This doesn't always happen. As trends change we do re-engage with past ideas, with data that has been collected and collated previously. We use this knowledge to be effient and effective. So let's aid creativity by allowing people to find and access what we already know.
Matty Glesias’ suggestion of making books free clearly kicked up a Twitter storm. I personally like Tom Chiver’s analogy.
You can read the other contributions for yourself by visiting Matty’s original tweet*.
Whilst making books free might not be the solution that works we can look for nuanced ways to achieve similar goals.
No Space, Make Space
I have referred to libraries. I have seen the way resources are lost to the stacks. I have seen the disposal (she might say destruction) of resources based on time and popularity.
And when I asked why it was because of space.
One of the institutions where I saw this has recently built a new, smaller library. I can’t help but think that this is a ever decreasing circle where we are heading blindly into a knowledge cul-de-sac.
We live in a digital age, for good and bad.
It is suggested by some that fewer people read physical books, that resources are increasingly accessed online. I don’t have the evidence to confirm or deny this. But it does suggest that whilst the physical resource might not be worth keeping fully accessible, why not digitise it to enhance how we can see it?
Yes, we need space for that but the servers and clouds required are much smaller than the vast floors of archive warehouse.
So here is my contributon to the debate: make digitized knowledge more accessible.
Maybe we don’t make books and other resources free to own but at least make then free to borrow digitally.
Resources can be accessed easily and remotely, even from the comfort of your arm chair. They can be scanned, sorted and saved so that we can find what is relevant and interesting and can be used more effectively. They can become more accessible in so many ways.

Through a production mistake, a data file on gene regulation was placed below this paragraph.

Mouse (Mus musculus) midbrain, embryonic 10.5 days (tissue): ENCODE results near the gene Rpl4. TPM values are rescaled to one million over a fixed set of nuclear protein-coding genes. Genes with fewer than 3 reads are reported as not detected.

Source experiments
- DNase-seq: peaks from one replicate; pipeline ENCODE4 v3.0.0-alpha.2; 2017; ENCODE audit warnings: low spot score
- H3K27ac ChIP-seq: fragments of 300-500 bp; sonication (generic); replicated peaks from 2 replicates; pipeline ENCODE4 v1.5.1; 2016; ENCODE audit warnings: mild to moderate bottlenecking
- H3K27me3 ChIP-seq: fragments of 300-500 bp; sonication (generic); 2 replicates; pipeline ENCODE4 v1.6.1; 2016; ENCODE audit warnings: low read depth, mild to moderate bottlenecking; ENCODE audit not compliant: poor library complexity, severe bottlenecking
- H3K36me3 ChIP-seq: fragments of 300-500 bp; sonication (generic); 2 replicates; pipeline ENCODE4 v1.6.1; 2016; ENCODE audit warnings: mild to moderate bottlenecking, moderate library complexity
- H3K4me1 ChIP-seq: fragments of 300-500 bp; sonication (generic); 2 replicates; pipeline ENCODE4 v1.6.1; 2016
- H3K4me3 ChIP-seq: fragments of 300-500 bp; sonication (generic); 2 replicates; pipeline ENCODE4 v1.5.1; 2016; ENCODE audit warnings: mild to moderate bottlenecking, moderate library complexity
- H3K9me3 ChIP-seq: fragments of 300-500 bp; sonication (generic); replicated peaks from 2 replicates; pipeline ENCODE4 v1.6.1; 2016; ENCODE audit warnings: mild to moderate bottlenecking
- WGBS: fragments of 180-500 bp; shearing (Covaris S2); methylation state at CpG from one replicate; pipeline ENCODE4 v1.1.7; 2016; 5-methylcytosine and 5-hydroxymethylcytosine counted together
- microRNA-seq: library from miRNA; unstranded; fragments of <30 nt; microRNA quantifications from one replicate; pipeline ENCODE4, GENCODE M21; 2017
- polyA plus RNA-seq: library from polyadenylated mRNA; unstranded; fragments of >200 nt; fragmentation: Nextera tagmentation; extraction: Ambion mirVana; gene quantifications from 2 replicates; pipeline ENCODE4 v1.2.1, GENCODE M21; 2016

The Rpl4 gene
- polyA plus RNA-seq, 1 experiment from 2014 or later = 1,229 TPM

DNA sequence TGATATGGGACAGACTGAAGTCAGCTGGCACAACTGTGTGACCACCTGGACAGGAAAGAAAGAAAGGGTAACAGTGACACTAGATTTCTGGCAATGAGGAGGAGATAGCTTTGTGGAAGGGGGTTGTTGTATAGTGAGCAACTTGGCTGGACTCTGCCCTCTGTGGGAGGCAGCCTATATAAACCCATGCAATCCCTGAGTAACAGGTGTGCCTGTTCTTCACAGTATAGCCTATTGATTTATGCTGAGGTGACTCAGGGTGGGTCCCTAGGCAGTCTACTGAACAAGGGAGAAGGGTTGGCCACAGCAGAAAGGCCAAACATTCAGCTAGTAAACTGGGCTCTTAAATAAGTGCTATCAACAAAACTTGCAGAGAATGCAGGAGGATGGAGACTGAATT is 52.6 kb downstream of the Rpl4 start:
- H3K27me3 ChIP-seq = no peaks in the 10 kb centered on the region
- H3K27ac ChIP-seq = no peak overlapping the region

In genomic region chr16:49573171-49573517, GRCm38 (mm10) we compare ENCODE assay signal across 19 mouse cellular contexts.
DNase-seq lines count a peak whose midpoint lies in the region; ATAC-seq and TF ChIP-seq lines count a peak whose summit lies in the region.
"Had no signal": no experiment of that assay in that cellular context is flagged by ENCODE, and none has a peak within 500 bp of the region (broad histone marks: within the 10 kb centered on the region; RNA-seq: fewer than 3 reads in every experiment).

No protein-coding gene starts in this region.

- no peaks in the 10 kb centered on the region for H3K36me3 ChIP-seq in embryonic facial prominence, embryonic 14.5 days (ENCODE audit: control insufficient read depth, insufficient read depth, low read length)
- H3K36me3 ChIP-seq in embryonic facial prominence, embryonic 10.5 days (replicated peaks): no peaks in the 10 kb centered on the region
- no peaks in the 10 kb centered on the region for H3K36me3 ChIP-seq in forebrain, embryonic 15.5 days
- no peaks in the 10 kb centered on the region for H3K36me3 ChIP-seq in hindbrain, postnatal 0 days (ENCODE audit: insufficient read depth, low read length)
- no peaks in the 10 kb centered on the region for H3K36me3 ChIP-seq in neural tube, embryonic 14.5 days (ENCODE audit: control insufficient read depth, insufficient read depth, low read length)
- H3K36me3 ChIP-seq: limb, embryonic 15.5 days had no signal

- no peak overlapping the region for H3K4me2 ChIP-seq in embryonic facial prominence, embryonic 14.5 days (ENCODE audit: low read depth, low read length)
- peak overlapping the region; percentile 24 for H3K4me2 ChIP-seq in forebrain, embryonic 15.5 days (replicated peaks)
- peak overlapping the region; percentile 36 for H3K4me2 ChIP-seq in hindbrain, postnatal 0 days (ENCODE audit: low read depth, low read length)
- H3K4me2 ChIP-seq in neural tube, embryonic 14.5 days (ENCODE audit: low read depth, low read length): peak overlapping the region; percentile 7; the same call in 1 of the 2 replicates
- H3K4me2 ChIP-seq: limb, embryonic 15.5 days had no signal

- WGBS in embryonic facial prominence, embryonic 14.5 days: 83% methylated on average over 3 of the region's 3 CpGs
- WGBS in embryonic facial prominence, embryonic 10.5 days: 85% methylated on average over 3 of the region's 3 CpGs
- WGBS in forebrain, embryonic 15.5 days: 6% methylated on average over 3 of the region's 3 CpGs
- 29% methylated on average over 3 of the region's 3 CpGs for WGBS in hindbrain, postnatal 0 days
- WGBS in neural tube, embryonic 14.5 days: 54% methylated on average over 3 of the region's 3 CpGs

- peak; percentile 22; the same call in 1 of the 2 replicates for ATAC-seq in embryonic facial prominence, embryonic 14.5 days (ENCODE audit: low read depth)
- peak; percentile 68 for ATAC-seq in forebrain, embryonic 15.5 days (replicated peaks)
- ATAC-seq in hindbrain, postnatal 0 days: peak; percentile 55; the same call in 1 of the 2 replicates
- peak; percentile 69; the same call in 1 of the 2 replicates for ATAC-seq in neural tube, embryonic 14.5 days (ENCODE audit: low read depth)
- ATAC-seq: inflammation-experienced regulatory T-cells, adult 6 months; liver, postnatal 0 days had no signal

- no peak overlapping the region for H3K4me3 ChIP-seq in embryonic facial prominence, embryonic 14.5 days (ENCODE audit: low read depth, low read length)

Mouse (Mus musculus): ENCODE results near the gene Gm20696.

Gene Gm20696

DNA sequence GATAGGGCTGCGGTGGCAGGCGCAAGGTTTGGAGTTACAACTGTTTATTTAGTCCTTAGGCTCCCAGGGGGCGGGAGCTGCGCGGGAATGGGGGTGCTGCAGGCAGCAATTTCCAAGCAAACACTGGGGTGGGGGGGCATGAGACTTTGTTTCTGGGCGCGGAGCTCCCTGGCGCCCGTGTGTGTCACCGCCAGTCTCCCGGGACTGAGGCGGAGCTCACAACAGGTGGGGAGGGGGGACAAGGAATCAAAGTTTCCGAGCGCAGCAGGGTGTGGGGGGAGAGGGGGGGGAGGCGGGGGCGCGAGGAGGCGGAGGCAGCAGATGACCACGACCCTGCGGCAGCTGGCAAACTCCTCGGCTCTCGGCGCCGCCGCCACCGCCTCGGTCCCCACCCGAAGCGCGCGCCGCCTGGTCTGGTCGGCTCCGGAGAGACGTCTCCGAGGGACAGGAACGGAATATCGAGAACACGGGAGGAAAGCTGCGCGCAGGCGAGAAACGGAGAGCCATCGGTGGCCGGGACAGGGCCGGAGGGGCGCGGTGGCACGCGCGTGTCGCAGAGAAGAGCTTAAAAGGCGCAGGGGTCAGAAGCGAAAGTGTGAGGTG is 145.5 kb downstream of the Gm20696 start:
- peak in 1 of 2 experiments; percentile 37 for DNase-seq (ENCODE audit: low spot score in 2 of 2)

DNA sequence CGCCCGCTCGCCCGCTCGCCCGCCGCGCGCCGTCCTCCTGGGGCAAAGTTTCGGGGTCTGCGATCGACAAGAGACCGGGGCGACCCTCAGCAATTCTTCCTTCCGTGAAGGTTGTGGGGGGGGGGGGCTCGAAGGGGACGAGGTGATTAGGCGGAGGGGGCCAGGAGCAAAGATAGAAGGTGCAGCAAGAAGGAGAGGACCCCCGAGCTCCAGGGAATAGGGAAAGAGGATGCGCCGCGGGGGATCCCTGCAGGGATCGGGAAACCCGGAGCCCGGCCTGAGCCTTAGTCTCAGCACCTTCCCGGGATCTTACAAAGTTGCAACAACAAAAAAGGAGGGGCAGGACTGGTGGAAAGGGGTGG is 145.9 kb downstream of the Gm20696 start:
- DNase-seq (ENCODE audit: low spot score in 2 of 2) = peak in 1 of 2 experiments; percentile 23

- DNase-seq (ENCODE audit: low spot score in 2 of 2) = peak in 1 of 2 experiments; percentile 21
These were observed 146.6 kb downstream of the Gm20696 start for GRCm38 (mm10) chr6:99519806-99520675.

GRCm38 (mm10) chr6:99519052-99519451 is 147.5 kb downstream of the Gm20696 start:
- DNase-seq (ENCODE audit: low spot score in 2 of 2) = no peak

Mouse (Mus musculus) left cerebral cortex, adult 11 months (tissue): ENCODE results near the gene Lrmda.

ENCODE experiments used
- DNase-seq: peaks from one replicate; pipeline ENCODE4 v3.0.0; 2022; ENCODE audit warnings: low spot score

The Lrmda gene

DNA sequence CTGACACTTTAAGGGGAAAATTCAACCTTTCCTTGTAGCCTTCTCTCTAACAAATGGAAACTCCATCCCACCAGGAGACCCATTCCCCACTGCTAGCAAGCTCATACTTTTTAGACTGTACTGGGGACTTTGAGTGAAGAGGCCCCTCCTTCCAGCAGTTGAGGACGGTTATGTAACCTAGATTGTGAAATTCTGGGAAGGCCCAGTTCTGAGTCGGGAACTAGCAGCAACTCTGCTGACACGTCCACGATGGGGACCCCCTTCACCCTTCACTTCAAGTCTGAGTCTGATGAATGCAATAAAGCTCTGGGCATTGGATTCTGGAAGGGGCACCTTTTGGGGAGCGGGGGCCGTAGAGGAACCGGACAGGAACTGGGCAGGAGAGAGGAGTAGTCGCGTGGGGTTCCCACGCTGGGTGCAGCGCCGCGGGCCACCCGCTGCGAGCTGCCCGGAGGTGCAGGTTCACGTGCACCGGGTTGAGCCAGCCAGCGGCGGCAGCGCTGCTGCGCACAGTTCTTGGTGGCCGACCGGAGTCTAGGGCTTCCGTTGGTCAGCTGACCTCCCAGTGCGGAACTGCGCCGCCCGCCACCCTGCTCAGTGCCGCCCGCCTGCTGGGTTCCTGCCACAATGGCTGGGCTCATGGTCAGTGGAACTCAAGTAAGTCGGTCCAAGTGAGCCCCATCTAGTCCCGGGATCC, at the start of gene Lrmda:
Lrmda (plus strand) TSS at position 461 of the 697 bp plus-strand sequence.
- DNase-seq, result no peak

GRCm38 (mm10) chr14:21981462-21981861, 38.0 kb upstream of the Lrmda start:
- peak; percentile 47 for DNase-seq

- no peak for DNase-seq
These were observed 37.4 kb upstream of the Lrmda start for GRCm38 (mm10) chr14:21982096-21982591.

And in doing so we continue to enhance and embed the role of our libraries as places where we access information, learn and develop.
Prior to its binning I asked if the collection of maps, plans and reports could be digitised. No, was the answer, it couldn’t. Why? There was no money to do so. There was no space and there was no money. Did we really value the that knowledge?
Books, reports, data: they aren’t merely knowledge word porridge. They are resources that have taken time and energy to put together. We should value that effort and invest in continuing to make the knowledge within it accessible so that we can use what we already as we solve problems and build our new ideas.
Just like Alan I am embarrassed and fearful that we neglect the knowledge we already have. We never know if and when it will bounce back into the mainstream.
* As with all content on Twitter, it is worth sifting through the quality and quantity of contribution whilst keeping an open mind to what is being said. However, this author takes no responsibility for any feelings of rage that the thread might induce.